Natural Comfort

Danish textile company Kvadrat is embracing ancient techniques in order to make beautiful fabrics that answer the most pressing issues of the day

For at least six months of the year – depending on the hemisphere – humans turn to wool en masse; when autumn dispels summer’s warmth and on cold, blustery winter days, we look for woollen comfort, be it in our garments, in blankets and in our upholstery.

Indeed, human civilisation has a long relationship with sheep and the wool they produce. The first noted use of the textile was in the European Bronze Age. Wool gained traction as a clothing fabric in Ancient Roman and Greek societies and brought staggering wealth to entrepreneurial families who controlled its distribution in the Middle Ages (such as the Medicis of Florence). Fast forward to 2020 and the wool trade has not lost its oomph. While it has largely moved out of Europe, with production centres now concentrated in Australia, the US and China, the United Kingdom still produces some 22,000 tonnes per year.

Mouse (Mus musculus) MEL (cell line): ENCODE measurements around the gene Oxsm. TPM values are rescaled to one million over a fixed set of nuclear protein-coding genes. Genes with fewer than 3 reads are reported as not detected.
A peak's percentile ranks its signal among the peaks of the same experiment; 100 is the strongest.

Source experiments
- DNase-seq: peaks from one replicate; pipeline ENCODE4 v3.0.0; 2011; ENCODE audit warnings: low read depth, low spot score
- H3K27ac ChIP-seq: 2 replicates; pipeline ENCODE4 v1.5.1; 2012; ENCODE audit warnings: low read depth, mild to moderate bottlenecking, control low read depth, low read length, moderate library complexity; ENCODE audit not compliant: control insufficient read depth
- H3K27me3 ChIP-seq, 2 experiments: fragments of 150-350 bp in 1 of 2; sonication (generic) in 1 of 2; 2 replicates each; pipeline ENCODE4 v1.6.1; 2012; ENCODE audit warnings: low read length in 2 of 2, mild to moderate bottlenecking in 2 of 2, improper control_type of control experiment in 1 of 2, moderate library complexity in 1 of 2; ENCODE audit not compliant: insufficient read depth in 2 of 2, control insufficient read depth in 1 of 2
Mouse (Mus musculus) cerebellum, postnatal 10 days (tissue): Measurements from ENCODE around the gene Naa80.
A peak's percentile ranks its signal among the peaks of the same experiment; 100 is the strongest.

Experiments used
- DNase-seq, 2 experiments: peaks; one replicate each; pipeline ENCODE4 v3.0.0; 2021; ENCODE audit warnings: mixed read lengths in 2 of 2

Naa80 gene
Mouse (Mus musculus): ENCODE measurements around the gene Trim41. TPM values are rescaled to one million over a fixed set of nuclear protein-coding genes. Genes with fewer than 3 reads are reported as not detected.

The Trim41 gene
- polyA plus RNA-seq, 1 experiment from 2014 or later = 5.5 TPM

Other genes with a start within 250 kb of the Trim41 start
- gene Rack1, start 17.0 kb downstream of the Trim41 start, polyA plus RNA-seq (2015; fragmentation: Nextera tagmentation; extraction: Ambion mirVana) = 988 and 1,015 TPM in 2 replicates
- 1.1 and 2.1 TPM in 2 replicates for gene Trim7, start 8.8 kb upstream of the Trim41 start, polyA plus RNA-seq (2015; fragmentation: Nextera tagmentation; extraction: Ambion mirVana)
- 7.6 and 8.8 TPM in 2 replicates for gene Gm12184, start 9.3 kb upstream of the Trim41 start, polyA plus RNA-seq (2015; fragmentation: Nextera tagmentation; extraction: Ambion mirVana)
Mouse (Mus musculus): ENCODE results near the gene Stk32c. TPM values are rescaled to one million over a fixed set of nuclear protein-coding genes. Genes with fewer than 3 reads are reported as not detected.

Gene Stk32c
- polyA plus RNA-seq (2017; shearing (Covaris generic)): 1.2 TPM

Wool’s sticking power as an industry though is not just because of its warmth and comfort, it owes a lot to its sustainable qualities. When it comes to the textile industry – which is not necessarily known for its environmentally friendly status – wool is in a league of its own. To begin with, sheep and the wool they produce are part of the natural carbon cycle: sheep consume organic carbon in plants and convert it into wool. Consequently, it’s a biodegradable fibre, which means that, if you bury wool (even an entire garment) in the ground, it will eventually decompose. Additionally, products made of it tend to have long lifespans and don’t normally require heavy duty washing. To top it off, it’s the perfect material for recycling into new products.